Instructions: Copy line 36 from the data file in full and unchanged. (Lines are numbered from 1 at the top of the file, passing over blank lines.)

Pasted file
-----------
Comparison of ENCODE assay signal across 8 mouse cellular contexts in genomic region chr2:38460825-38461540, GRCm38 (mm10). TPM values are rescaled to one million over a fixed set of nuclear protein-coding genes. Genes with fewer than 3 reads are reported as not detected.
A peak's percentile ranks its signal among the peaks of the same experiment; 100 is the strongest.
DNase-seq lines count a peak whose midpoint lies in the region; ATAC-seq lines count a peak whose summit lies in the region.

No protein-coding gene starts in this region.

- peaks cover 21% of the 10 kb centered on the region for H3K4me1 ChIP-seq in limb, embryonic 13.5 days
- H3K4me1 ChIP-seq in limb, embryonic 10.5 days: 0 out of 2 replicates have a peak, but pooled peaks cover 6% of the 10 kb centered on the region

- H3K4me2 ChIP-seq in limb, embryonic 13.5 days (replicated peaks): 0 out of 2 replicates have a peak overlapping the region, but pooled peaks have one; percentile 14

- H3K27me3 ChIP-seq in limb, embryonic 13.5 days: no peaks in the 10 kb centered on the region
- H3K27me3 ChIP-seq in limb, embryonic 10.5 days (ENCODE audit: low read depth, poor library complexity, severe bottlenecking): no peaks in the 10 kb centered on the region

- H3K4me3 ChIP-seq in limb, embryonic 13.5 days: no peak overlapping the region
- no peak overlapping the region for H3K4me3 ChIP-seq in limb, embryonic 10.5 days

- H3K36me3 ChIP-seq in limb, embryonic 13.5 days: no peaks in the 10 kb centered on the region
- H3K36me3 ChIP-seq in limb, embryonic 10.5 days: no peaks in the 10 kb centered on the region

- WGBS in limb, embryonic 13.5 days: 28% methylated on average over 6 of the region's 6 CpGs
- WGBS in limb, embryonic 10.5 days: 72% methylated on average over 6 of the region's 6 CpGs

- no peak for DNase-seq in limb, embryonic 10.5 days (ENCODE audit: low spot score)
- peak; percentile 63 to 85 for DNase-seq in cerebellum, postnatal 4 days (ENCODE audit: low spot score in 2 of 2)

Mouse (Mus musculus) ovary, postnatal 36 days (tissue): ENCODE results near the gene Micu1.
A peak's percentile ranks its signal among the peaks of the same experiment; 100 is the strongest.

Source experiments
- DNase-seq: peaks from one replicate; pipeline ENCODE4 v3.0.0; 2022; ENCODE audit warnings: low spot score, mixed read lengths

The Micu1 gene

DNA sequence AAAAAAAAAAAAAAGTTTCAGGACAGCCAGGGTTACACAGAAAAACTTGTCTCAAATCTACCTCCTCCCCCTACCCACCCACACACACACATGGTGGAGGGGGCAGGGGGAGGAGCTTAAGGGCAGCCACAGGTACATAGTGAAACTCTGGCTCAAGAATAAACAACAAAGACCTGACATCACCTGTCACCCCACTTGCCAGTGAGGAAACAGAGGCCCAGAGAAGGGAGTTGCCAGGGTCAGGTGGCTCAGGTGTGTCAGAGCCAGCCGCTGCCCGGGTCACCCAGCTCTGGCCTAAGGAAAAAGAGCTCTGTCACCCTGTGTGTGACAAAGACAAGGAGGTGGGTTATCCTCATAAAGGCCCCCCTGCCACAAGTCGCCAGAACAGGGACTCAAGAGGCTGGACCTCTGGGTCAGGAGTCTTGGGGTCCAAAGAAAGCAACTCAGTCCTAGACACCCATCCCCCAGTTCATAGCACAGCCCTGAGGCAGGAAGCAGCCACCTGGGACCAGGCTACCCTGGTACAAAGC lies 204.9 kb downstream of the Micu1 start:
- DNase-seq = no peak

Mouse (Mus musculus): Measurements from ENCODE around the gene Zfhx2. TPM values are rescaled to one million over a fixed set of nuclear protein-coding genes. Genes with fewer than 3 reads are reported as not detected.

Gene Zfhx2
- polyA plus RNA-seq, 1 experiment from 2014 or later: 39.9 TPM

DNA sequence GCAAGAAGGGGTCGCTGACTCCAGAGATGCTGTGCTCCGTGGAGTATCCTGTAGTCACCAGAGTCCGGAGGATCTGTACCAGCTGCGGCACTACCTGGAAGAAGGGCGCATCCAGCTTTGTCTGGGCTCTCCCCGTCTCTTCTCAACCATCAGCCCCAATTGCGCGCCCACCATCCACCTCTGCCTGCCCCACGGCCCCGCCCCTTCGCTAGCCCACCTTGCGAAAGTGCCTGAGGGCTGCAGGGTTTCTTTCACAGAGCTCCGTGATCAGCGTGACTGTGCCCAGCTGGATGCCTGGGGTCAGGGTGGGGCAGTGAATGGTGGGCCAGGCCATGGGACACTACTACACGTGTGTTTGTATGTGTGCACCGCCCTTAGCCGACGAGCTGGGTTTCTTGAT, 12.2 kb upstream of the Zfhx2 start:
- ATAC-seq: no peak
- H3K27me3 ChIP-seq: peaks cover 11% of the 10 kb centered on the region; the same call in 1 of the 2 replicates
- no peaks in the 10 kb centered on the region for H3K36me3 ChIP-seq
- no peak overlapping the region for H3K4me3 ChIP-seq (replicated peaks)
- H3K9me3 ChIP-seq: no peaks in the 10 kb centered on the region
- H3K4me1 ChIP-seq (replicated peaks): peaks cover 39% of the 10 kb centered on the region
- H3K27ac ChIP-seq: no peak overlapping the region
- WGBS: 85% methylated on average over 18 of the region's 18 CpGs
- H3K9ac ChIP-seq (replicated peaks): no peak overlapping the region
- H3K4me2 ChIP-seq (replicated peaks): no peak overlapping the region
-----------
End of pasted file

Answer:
- WGBS: 85% methylated on average over 18 of the region's 18 CpGs